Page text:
V2 T1

= =

60 m/s 300 K

41

M1

=

245 = 0.7056 ≈ 0.706 347.2

p1 p0

= 0.7171

=⇒

T1 T0

= 0.909

=⇒

A1

=

m ˙ 13.6 m2 = 0.0478 m2 = ρ1 V1 1.614 × 245

A1

=

1 πD12 4

=

0.2467 m

=⇒

p0 = 1.39 × 105 Pa T0 = 330 K

D1

(b) At the outlet, the energy equation is c p T2 +

V22 = c p T0 2

Therefore, T2

=

T0 −

a2

=

/

M2

=

V22 602 = 328.2 K = 330 − 2cp 2 × 1004

γRT2 = 363.1 m/s

V2 = 0.165 a2

For M1 = 0.706, A1 /A∗ = 1.09 and for M2 = 0.165, A2 /A∗ = 3.57. Thus gives A2 = 0.1566 m2 and D2 = 0.4465 m (c) The rise in static temperature is T2 − T1 = 28.2 K 4.21 p02

=

2.0 × 105 Pa

p1

=

0.15 × 105 Pa

By Rayleigh supersonic pitot formula, &1/(γ−1) % 2γ γ−1 2 M − 1 γ+1 γ+1 p1 = 1 γ+1 2 2γ/(γ+1) p02 M 2

1

42

One-Dimensional Flow

p02 p1

=

=

!

γ+1 2 Mi 2

γ+1 2 M1 2

"γ/(γ−1)

'

%

1 2γ 2 γ+1 M1

γ+1 2 2 M1 2γ γ−1 2 γ+1 M1 − γ+1

γ−1 γ+1

1 * γ−1

Select M1 and calculate p02 for given p1 . Check that

&1/(γ−1)

p1 p01

is less than

p1 p02 .

Trial and error method gives M1 = 3.16 . Also, check p02 /p01 calculated with normal shock relation and isentropic relation agree exactly. For this problem p02 /p01 = 0.286. 4.22 m ˙ max

=

241 kg/s

A = 3 A∗ For this area ratio from isentropic table, M = 2.64. This is the Mach number just upstream of the shock. Let the conditions just upstream and downstream of the shock be represented by subscripts 1 and 2. From Normal shock table, for M1 = 2.64, we have p02 p2 M2 = 0.5 = 0.4452 = 7.9645 p01 p1 Therefore, p02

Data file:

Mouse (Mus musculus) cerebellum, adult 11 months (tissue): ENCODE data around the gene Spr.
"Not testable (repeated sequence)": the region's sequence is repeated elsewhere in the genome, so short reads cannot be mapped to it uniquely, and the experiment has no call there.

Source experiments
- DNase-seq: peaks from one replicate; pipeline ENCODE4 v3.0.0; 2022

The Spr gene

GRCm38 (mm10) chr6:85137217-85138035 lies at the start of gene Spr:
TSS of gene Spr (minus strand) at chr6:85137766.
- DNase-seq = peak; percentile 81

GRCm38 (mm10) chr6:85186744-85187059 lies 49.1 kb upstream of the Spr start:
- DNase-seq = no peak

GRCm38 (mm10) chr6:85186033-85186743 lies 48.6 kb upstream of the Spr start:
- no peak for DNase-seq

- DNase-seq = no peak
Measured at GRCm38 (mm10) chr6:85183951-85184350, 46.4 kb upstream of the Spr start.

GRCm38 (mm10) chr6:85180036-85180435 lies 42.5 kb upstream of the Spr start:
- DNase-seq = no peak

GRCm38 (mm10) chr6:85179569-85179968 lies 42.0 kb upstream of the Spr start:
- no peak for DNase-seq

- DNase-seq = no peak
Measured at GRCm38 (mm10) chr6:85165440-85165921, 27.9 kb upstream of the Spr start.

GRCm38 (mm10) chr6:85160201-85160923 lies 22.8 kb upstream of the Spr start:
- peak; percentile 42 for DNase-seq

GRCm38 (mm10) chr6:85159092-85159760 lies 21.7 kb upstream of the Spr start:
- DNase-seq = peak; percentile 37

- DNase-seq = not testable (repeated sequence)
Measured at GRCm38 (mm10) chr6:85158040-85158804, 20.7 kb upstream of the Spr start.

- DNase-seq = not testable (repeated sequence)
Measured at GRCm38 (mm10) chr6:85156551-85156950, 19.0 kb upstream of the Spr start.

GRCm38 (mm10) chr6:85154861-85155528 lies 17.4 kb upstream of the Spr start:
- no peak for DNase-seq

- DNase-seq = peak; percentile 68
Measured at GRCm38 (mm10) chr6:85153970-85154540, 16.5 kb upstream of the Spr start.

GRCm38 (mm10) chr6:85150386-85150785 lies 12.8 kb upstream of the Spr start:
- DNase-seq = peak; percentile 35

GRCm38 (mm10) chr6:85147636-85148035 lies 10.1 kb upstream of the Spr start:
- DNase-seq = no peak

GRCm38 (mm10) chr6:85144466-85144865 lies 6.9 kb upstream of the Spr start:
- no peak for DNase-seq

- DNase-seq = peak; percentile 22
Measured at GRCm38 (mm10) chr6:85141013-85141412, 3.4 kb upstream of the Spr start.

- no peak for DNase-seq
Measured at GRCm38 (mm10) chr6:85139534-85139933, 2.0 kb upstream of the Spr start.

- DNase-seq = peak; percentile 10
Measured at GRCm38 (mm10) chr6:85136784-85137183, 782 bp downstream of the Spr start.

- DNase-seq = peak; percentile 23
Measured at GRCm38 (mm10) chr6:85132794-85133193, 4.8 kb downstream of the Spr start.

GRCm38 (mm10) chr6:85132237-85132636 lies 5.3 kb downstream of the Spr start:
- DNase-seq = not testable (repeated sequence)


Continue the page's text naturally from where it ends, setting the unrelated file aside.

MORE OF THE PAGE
=

0.4452 × p01 = 0.4452 × 1.0133 × 105 = 45110 Pa

For M2 = 0.5, from isentropic table, we have A2 = 1.3398 A∗2 Therefore, A∗2

=

3 A2 = = 2.239 m2 1.3398 1.3398

Ae A∗2

=

4 = 1.786 2.239

From isentropic table, for

Ae = 1.786, we have A∗2 Me

=

0.35

pe p0e

=

0.9187

43 But p0e = p02 . Therefore, pe

0.9187 × 45110

= =

41442.5 Pa

4.23 p1 = 0.7 × 105 Pa T1 = 300 K A1 = 0.15 m

V1 = 240 m/s 2

V2 = 120 m/s

(a) m ˙

p1 A1 V1 RT1

=

ρ1 A1 V1 =

=

0.7 × 105 × 0.15 × 240 287 × 300

=

29.26 kg/s

(b) a1

=

M1

=

/

γRT1 = 347.5 m/s

V1 = 0.69 A1

Thus, p1 p01

=

0.72735

T1 T01

=

0.9131

p01

=

0.9624 × 105 Pa

T01

=

328.6 K

Thus, stagnation pressure at the exit p02 = p01 = 0.9624 × 105 Pa. (c) From (b) above, the stagnation temperature at the exit is T02 = T01 = 328.6 K

44

One-Dimensional Flow

(d) 1 cp T2 + V22 2

=

c p T0

T2

=

T0 −

A2

=

/

M2

=

V2 = 0.334 A2

p2 p02

=

0.9257

V22 1202 ) = 321.4 K = 328.6 − 2cp 2 × 1004

γRT2 = 359 m/s

Therefore, the static pressure at the exit is p2 = 8.91 × 105 Pa (e) Entropy change across the diffuser is zero since the flow is isentropic. (f ) For M1 = 0.69, the exit area,